The subject of royalty and buyout was not seriously discussed until subsequent meetings. The working prototype was absolutely critical. The written information helped the B&D staple gun team sell the project internally. The B&D stapler team needed management approval to proceed with WorkTools’ design and required our working prototype four times to get that approval. Even though we had a confidentiality agreement in place we decided that they could only review the prototype for one day at a time. Every time they requested the prototype I flew it out personally – night flight from Los Angeles to Baltimore – drop off to B&D headquarters at 8am –check into a hotel and sleep - pick up at B&D at 4pm – fly home. We wanted B&D to never lose sight of the fact that this was WorkTools’ invention and that B&D had no rights to it until a licensing deal was signed. After six months of reviewing prototypes and doing a great deal of internal development, Black & Decker decided that it wanted to license WorkTools forward action staple gun. B&D called Worktools and set up a specific time and place for negotiations. The big question was how much they’d pay for it. The place for negotiations was a conference room at an Embassy Suites hotel outside of Towson, MD. Towson was B&D’s home turf. The Worktools team would fly in from Los Angeles. One day was set aside. There were four people on the B&D team (including a lawyer) and there were three of us (including lawyepartner Brad Golstein). Prior to flying out for the meeting I spoke with B&D’s team leader Gary. “Gary,” I said, “before we spend a whole lotta money flying out for this meeting I want you to understand that we’re looking for a royalty of 5%. If that’s way off base then please tell me now. We’ll walk out in a heartbeat if you can’t meet our number.” Money was seriously tight and we couldn’t afford the luxury of a practice negotiation. “Mike,” came Gary’s reply, “Everything will be fine. I’m sure you’ll be satisfied with our offer.” So out we flew. On the first morning of negotiations the B&D team told us how wonderful our invention was and all of the great things they were going to do with it. It would be an “icon product”. It would be featured in TV commercials. Then they made their first offer. It was something on the order of a buyout for $250,000 or a royalty of 1.5% of net sales. I turned to Gary and said, “I told you what we were looking for. This is insulting.” Then Brad, Joel and I walked out of the conference room, across the lobby, into an elevator, down a hallway and into our suite. “Well,” I said to Brad and Joel, “I guess that’s it.” A couple of minutes later Gary called, “let’s get together again in an hour.” An hour later we went back to the conference room and talked some more. The offer was improved, but not nearly enough. Deciding it was hopeless, we thanked everyone for their time and walked out again. It was the end of the day and we were getting ready for dinner and a morning flight home when Gary called again. “Let’s try one more time tomorrow. I don’t know if we have any more to give but let’s discuss some possibilities.” Brad, Joel and I had arrived at the B&D meeting with a number in mind. That number was $1 million a year in Royalties if/when B&D achieved 50% market share – we assumed that to be roughly 2 million units a year. Whether B&D paid X dollars a unit or a percentage of net sales or whether the Royalty started high and went low or vice were all “points of indifference.” Our secret number was $1 million a year at 50% market share. The formula for achieving that number was completely flexible. And that flexibility was why there remained hope in continuing negotiations. We began the next morning by making a proposal to B&D. We said we could accept a Royalty that began at 5% for the first 500,000 units sold each year and dropped to 2.5% for all units sold for the rest of that year; each year would have the same sliding scale (we estimated this would pay out at roughly $1.5 million if 50% market share were achieved). We didn’t get a flat “no” so we talked around the point some more. When things were ready to fall apart again we dropped our proposal to 4% and 2.5%. After more discussion on how this might work and why it was fair we came to a standstill. This time B&D was ready to walk. It was very disappointing because we had come a long way and we were awfully close to an agreement. I was fixated on the Royalty starting high and going low because I assumed B&D would prefer that structure. It was a structure that bet on success beyond 1 million units a year… something that WT certainly believed would happen. I was so fixated on this structure that I couldn’t imagine inverting it. Joel thought of that. Joel suggested, “how about each year starting at 2.5% for the first 500,000 pieces and then going to 4% after that?” Everyone stopped talking and the kind of silence that speaks “maybe” filled the room. The B&D team asked us to leave so they could discuss the concept in private. When we returned more discussion ensued. B&D agreed that this would work. We were on our way to closing a deal. Eventually, a final deal emerged. Each year B&D would pay WorkTools a royalty of 2.5% of net sales for the first 500,000 units sold for that year and then 4% of net sales for units sold beyond 500,000 for that year. WT would also receive an advance of $140,000 of which 50% ($70,000) would be refunded via royalty deductions. B&D would advance the cost of patent filings too; that cost would also be refunded via royalty deductions. The maximum royalty deduction would be 50% for any given payment period. We shook hands, went out for a celebratory dinner and had a group photo taken. But we didn’t have a deal yet. The President of the B&D Accessory division needed to sign off on the deal to make it official. We gave him 30 days to do that. It seemed like a formality at the time. 25 days later the deal was still unsigned. I called Gary to remind him of the deadline. He said he didn’t think the deal would be signed in time. “Why?” I wanted to know. Gary hemmed and hawed with embarrassment and said, “He won’t sign off on the deal until we have a final ornamental design.” In other words until the B&D team finalized what the new staple gun would look like, the President wouldn’t sign off and there would be no deal. Exasperated I said, “But you have total control over what the thing looks like.” “I know,” sighed Gary. “So what are you going to do?” he asked. “Well,” I answered, “if our deal isn’t signed by Friday (this was on a Wednesday), I’ll be talking to Stanley on Monday.” Gary said, “We’re going to continue working on this and hope we can still put something together later on.” As soon as I was off the phone I called an acquaintance named John at Stanley Tools. John was responsible for Stanley’s staple gun program. I told John that we had a new staple gun and that I’d like to see him that coming Monday. John lived in New England. We set up a meeting in Boston. If B&D came to its senses I could always cancel the meeting. On Friday I called Gary and asked if we would be getting a signature. He answered no and asked what we were going to do. “We’ll see” I replied. On Monday I met with John in Boston. John liked our staple gun a lot. We gave him a prototype to show to the folks at Stanley. At the start of the National Hardware Show in Chicago that August things stood as follows: Stanley was evaluating the CounterPoint prototype and preparing to give us an answer; B&D was trying to finalize a housing design and sign the agreement we’d negotiated two months before. We didn’t want B&D to know we were talking to Stanley or vice versa. This was difficult since all of the players in this story were staying at the same hotel and there was only one prototype available for both Stanley and B&D to review. In the event, B&D came to its senses and said it was ready to do a deal. At the same time Stanley decided against the radical new design. WorkTools was left with only B&D. Back to the negotiating table we went. “Have you disclosed the invention to anyone else?” B&D asked. “Yes,” we answered honestly. “Who?” they wanted to know. “We can’t tell you because of confidentiality,” we lied. B&D postured, “Since you’ve disclosed the invention to someone else it’s now worth less to us and we need to change the terms of the deal we negotiated.” “You’ve got it all wrong,” we replied, “now there’s another interested party (there wasn’t since Stanley had said “no”), and it’s worth even more. You’ll need to give us something extra to sign the deal.” They reluctantly agreed to increase the annual minimum to maintain exclusivity from $125,000/year to $145,000/year. This gave us a moral victory and didn’t hurt B&D’s ability to proceed with the deal. CounterPoint went on to become the PowerShot® staple gun, was featured in B&D’s annual report and won numerous awards including IDSA/Business Week’s “Design of the Decade” Gold Award alongside the Apple I-Mac, VW Beetle and BMW 325-i. During the course of our relationship with B&D we managed the expansion of the PowerShot™ line by designing additional forward action tools ourselves and recruiting manufacturers and designers to work on spec. When B&D decided to sell its business in fastening tools we steered the sale to a young entrepreneur we wanted to work with. And when the business was sold yet again, this time to Arrow (who wanted to kill it), we lobbied at the CEO level for a management change that helped save the business. Beyond the royalty terms, one of the most important aspects of the B&D licensing agreement was that we reserved the exclusive right to use the forward action technology for desktop staplers. That led to another licensing deal (with equity) and a huge success with a line of spring powered desktop staplers calledPaperPro. I should also add that we had fantastic advisers helping us. One was Ralph Kamon, the former head lawyer at Paramount, the other was my godfather Jess Rifkind who was a head of Xerox PARC when Steve Jobs stole the ideas that became the Macintosh.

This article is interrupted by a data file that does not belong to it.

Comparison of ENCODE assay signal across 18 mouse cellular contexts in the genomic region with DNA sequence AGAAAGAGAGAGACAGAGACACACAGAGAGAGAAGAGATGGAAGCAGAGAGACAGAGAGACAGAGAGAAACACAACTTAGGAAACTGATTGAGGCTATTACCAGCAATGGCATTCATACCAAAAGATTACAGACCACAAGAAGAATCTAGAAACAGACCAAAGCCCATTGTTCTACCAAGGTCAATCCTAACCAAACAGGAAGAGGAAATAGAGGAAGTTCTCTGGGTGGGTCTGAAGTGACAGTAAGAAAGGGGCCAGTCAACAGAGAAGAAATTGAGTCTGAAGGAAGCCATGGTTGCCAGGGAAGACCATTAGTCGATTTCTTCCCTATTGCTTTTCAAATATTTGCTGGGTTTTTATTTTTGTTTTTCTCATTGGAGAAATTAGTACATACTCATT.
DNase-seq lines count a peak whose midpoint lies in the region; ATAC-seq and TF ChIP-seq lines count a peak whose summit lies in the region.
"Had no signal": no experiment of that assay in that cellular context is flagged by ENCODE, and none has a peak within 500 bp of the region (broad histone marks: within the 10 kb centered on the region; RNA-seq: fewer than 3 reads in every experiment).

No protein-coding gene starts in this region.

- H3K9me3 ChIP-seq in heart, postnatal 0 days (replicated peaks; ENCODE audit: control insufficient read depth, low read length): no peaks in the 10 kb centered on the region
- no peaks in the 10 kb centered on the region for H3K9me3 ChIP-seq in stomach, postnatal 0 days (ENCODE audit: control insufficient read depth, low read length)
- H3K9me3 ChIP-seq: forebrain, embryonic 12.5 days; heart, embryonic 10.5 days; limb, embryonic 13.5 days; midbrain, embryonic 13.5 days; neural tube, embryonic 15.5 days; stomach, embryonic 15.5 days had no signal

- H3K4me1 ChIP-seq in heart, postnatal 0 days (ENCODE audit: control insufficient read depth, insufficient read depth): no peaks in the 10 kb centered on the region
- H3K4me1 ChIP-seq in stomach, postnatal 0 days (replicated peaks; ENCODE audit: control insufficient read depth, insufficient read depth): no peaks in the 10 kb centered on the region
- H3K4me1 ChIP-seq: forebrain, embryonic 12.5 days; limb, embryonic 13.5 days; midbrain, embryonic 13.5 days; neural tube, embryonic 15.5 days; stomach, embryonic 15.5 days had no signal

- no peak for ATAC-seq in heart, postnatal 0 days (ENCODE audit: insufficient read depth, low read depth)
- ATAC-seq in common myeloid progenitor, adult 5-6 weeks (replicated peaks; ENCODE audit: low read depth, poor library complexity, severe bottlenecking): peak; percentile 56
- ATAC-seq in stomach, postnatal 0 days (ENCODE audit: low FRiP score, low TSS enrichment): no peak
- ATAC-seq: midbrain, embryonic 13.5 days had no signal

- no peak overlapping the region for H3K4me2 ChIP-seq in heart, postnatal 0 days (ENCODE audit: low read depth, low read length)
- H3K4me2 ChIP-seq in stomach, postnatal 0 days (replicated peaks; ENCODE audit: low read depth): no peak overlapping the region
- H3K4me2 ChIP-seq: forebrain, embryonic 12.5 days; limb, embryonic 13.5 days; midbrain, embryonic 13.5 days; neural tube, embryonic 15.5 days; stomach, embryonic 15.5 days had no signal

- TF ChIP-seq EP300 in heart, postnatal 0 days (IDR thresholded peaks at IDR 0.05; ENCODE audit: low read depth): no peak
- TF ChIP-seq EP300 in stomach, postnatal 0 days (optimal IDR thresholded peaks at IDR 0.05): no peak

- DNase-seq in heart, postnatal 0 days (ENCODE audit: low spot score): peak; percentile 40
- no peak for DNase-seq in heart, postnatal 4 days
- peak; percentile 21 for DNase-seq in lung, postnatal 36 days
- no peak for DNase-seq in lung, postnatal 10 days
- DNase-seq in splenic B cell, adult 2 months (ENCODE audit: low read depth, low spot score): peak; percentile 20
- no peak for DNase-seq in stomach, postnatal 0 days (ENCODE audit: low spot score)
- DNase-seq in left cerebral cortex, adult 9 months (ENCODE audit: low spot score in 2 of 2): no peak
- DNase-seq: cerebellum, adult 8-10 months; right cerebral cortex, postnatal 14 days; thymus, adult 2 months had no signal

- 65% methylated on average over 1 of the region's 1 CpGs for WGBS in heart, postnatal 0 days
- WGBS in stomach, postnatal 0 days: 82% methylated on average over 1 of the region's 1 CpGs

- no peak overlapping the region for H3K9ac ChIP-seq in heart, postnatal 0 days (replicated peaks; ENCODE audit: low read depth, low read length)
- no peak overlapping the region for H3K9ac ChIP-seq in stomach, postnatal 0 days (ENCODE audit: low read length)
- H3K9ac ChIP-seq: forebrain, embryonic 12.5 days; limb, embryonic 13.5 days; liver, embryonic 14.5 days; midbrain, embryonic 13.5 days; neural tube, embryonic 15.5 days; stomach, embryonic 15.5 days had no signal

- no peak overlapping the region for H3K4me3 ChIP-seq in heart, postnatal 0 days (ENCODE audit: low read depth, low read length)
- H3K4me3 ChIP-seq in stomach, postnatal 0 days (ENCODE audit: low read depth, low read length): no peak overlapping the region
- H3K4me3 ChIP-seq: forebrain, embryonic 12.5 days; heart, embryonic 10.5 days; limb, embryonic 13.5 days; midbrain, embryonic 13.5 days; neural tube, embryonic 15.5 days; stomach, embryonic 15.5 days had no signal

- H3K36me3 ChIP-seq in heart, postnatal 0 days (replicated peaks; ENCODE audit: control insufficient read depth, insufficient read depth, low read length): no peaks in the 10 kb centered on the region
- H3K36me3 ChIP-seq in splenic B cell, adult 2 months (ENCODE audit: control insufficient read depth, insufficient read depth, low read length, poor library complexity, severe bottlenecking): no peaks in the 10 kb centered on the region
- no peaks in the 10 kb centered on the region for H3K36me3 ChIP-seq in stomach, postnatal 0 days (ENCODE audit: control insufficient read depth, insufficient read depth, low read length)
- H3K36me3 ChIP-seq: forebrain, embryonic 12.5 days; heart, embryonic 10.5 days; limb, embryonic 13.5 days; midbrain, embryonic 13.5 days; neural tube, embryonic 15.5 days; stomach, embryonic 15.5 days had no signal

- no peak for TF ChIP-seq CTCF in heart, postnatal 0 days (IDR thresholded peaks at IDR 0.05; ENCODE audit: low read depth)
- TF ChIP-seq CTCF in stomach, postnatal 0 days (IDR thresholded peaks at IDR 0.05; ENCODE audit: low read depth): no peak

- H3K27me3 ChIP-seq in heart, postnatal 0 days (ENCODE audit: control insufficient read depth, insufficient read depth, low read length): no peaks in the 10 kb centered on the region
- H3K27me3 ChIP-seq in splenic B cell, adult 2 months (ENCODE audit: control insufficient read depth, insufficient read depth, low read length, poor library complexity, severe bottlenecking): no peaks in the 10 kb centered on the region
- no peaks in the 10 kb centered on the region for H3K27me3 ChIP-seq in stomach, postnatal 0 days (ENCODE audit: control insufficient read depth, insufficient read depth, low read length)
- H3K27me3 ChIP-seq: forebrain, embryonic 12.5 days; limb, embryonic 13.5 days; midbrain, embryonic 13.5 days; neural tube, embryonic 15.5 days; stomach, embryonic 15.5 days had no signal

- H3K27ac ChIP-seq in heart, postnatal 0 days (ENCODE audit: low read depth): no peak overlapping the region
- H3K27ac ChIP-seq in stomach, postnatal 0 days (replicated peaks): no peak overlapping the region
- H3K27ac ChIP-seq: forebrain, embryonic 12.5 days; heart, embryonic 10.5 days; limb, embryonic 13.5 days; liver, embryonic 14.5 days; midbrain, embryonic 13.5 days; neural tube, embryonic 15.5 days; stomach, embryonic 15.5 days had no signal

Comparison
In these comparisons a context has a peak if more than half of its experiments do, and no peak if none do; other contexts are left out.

In 1998 the Internet was still new and a guy named Jeff Bezos was revolutionizing bookselling with a company called Amazon. I thought I could do the same thing with inventing and Invention City was born. Sort of. The initial premise was to review inventions for free, help inventors get licensing deals and get a percentage of the royalty. We did a few deals but reviewing inventions without charging took too much time because most all of them were not worth pursuing. I tried selling an electronic book on inventing and when that didn’t work I posted all of the content onto InventionCity and made it available for free. I then left the site more or less alone and went on to pursue other projects. One of the projects I pursued was a Kickstarter for a knit beanie for a brand concept called NESurf (shades of Wedding Night). It only raised $12,500, but everything about the project was perfect. It was 100% honest. Nothing was exaggerated. There were no compromises. And it felt great. I wondered if I could do the same thing with Invention City. Could I be 100% honest with inventors about their inventions and, crucially, could I charge them money to tell them that their inventions wouldn’t succeed? That would filter out inventors who weren’t serious and enable me to cover costs while waiting for something good to turn up. I tested the idea and surprisingly it worked. One reason it worked is that during all of the years I had left Invention City’s website alone, the content on the site, combined with the site’s longevity, had produced Google magic: the site had great page rank for invention related keywords. The result was good traffic that cost nothing - the free traffic gave me the ability to try crazy things. Around that time I met Dan Fulford who had resigned in frustration from another invention company and we decided to relaunch Invention City with help from my WorkTools partners. Things are going well today. We are orders of magnitude away from becoming Amazon, but give us some time.